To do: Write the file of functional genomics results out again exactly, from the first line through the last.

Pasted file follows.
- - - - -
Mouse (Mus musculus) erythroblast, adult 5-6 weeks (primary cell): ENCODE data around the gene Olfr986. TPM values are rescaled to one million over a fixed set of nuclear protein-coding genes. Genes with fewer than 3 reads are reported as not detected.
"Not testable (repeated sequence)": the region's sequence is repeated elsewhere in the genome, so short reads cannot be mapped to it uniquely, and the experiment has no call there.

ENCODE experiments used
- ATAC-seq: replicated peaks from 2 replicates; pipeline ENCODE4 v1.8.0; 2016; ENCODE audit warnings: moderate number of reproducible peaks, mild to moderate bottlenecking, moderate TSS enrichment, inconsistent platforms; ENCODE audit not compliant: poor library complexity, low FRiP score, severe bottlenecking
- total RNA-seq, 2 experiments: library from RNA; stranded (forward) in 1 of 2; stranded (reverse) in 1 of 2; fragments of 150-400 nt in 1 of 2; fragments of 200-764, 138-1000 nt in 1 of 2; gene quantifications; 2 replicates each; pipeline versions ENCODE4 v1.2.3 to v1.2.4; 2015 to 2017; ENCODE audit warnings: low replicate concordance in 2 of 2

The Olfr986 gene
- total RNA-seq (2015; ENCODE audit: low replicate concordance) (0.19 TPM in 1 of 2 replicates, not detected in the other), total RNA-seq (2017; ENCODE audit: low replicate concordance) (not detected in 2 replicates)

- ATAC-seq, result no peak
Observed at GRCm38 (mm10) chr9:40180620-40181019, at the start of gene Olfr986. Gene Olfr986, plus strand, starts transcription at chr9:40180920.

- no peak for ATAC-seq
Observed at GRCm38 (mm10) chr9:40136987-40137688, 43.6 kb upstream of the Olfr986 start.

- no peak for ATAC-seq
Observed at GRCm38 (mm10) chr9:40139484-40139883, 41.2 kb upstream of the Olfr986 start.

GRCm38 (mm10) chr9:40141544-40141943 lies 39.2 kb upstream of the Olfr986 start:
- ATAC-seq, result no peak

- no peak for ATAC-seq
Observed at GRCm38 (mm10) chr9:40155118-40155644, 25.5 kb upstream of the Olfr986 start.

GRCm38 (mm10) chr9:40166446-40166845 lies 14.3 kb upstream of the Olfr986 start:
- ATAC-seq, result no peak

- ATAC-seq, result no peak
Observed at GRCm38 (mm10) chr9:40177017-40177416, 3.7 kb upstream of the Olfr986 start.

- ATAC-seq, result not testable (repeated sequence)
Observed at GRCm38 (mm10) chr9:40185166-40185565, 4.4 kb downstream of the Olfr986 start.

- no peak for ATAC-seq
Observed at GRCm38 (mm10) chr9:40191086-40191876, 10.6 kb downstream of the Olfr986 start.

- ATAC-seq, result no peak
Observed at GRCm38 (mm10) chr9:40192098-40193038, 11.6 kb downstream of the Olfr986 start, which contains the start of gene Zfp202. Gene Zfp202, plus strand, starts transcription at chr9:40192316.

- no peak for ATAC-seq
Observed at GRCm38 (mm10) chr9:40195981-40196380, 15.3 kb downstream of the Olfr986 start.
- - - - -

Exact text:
Mouse (Mus musculus) erythroblast, adult 5-6 weeks (primary cell): ENCODE data around the gene Olfr986. TPM values are rescaled to one million over a fixed set of nuclear protein-coding genes. Genes with fewer than 3 reads are reported as not detected.
"Not testable (repeated sequence)": the region's sequence is repeated elsewhere in the genome, so short reads cannot be mapped to it uniquely, and the experiment has no call there.

ENCODE experiments used
- ATAC-seq: replicated peaks from 2 replicates; pipeline ENCODE4 v1.8.0; 2016; ENCODE audit warnings: moderate number of reproducible peaks, mild to moderate bottlenecking, moderate TSS enrichment, inconsistent platforms; ENCODE audit not compliant: poor library complexity, low FRiP score, severe bottlenecking
- total RNA-seq, 2 experiments: library from RNA; stranded (forward) in 1 of 2; stranded (reverse) in 1 of 2; fragments of 150-400 nt in 1 of 2; fragments of 200-764, 138-1000 nt in 1 of 2; gene quantifications; 2 replicates each; pipeline versions ENCODE4 v1.2.3 to v1.2.4; 2015 to 2017; ENCODE audit warnings: low replicate concordance in 2 of 2

The Olfr986 gene
- total RNA-seq (2015; ENCODE audit: low replicate concordance) (0.19 TPM in 1 of 2 replicates, not detected in the other), total RNA-seq (2017; ENCODE audit: low replicate concordance) (not detected in 2 replicates)

- ATAC-seq, result no peak
Observed at GRCm38 (mm10) chr9:40180620-40181019, at the start of gene Olfr986. Gene Olfr986, plus strand, starts transcription at chr9:40180920.

- no peak for ATAC-seq
Observed at GRCm38 (mm10) chr9:40136987-40137688, 43.6 kb upstream of the Olfr986 start.

- no peak for ATAC-seq
Observed at GRCm38 (mm10) chr9:40139484-40139883, 41.2 kb upstream of the Olfr986 start.

GRCm38 (mm10) chr9:40141544-40141943 lies 39.2 kb upstream of the Olfr986 start:
- ATAC-seq, result no peak

- no peak for ATAC-seq
Observed at GRCm38 (mm10) chr9:40155118-40155644, 25.5 kb upstream of the Olfr986 start.

GRCm38 (mm10) chr9:40166446-40166845 lies 14.3 kb upstream of the Olfr986 start:
- ATAC-seq, result no peak

- ATAC-seq, result no peak
Observed at GRCm38 (mm10) chr9:40177017-40177416, 3.7 kb upstream of the Olfr986 start.

- ATAC-seq, result not testable (repeated sequence)
Observed at GRCm38 (mm10) chr9:40185166-40185565, 4.4 kb downstream of the Olfr986 start.

- no peak for ATAC-seq
Observed at GRCm38 (mm10) chr9:40191086-40191876, 10.6 kb downstream of the Olfr986 start.

- ATAC-seq, result no peak
Observed at GRCm38 (mm10) chr9:40192098-40193038, 11.6 kb downstream of the Olfr986 start, which contains the start of gene Zfp202. Gene Zfp202, plus strand, starts transcription at chr9:40192316.

- no peak for ATAC-seq
Observed at GRCm38 (mm10) chr9:40195981-40196380, 15.3 kb downstream of the Olfr986 start.